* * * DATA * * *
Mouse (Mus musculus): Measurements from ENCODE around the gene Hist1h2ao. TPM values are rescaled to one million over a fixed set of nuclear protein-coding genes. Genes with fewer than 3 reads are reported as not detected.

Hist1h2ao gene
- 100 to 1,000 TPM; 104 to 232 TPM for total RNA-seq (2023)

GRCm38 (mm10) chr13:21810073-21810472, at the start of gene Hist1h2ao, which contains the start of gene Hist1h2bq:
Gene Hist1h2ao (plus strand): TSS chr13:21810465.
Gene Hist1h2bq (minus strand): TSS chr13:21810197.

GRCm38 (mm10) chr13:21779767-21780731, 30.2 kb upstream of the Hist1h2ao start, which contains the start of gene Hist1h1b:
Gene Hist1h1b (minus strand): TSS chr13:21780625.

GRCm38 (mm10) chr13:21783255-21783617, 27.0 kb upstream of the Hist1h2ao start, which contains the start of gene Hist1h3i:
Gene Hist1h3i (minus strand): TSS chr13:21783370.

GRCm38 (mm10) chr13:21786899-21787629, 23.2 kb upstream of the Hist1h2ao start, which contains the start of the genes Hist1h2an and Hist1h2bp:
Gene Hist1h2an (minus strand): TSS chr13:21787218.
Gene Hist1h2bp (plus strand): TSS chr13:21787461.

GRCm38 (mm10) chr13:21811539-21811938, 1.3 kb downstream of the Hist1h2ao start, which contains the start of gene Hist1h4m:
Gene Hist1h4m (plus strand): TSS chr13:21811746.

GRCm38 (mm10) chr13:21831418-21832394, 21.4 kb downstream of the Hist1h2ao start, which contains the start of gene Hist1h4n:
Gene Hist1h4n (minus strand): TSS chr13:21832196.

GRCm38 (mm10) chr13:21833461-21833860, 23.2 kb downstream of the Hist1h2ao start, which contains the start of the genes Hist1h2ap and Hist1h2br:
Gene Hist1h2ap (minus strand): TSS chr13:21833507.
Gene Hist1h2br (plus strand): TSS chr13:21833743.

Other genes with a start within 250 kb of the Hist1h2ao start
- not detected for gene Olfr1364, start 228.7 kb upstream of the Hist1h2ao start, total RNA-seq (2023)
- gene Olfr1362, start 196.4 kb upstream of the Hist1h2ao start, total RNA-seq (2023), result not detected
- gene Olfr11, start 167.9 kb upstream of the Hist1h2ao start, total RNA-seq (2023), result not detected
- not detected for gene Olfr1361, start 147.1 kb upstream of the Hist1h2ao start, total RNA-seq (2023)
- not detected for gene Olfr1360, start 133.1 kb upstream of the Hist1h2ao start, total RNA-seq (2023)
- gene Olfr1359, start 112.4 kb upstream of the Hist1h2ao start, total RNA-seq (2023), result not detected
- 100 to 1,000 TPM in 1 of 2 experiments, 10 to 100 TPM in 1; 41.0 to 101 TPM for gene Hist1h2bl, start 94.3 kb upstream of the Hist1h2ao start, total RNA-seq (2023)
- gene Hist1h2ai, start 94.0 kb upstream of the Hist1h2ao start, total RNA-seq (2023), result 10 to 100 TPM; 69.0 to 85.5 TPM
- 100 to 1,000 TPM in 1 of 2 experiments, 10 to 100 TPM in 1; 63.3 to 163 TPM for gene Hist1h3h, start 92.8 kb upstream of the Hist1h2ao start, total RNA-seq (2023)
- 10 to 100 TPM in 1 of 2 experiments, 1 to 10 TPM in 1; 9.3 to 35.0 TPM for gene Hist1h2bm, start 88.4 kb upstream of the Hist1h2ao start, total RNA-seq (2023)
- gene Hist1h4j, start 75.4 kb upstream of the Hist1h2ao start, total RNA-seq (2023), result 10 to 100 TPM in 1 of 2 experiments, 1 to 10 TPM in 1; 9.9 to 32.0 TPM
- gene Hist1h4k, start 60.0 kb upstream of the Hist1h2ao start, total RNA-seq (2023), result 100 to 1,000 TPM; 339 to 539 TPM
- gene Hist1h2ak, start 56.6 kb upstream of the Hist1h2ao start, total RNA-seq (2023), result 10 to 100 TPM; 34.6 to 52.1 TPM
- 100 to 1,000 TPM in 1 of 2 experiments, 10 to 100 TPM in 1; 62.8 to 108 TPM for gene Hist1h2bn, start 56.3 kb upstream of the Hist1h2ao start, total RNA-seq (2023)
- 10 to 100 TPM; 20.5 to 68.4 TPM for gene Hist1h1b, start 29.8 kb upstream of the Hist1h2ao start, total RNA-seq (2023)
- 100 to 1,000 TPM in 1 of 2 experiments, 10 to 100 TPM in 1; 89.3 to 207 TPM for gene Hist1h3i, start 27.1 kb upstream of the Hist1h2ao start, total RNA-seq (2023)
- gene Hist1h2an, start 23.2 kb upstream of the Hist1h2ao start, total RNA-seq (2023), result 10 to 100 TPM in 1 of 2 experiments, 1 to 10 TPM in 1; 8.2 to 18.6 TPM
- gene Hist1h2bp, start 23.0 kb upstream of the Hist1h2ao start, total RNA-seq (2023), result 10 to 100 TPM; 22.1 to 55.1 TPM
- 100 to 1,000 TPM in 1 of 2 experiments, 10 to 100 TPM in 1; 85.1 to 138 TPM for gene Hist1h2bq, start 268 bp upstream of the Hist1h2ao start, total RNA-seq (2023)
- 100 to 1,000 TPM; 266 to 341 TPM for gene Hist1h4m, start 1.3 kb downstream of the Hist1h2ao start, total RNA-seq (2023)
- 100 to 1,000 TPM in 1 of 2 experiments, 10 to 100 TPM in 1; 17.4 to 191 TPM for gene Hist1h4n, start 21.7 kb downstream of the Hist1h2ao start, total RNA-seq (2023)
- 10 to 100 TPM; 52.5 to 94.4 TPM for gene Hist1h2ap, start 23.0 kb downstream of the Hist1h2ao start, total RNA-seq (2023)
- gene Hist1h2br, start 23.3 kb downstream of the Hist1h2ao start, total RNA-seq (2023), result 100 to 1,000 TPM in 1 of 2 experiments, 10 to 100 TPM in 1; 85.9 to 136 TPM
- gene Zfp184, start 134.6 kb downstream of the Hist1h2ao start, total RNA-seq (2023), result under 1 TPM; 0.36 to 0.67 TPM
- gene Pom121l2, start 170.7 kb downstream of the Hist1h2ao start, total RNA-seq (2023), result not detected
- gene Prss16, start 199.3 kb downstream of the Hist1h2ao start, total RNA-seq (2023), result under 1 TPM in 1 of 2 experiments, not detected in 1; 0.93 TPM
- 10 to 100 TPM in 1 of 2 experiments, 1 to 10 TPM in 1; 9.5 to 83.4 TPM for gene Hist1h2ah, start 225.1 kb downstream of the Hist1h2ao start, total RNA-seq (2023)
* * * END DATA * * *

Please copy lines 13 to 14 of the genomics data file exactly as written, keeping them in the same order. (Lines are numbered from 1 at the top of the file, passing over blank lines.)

Gene Hist1h2bp (plus strand): TSS chr13:21787461.

GRCm38 (mm10) chr13:21811539-21811938, 1.3 kb downstream of the Hist1h2ao start, which contains the start of gene Hist1h4m: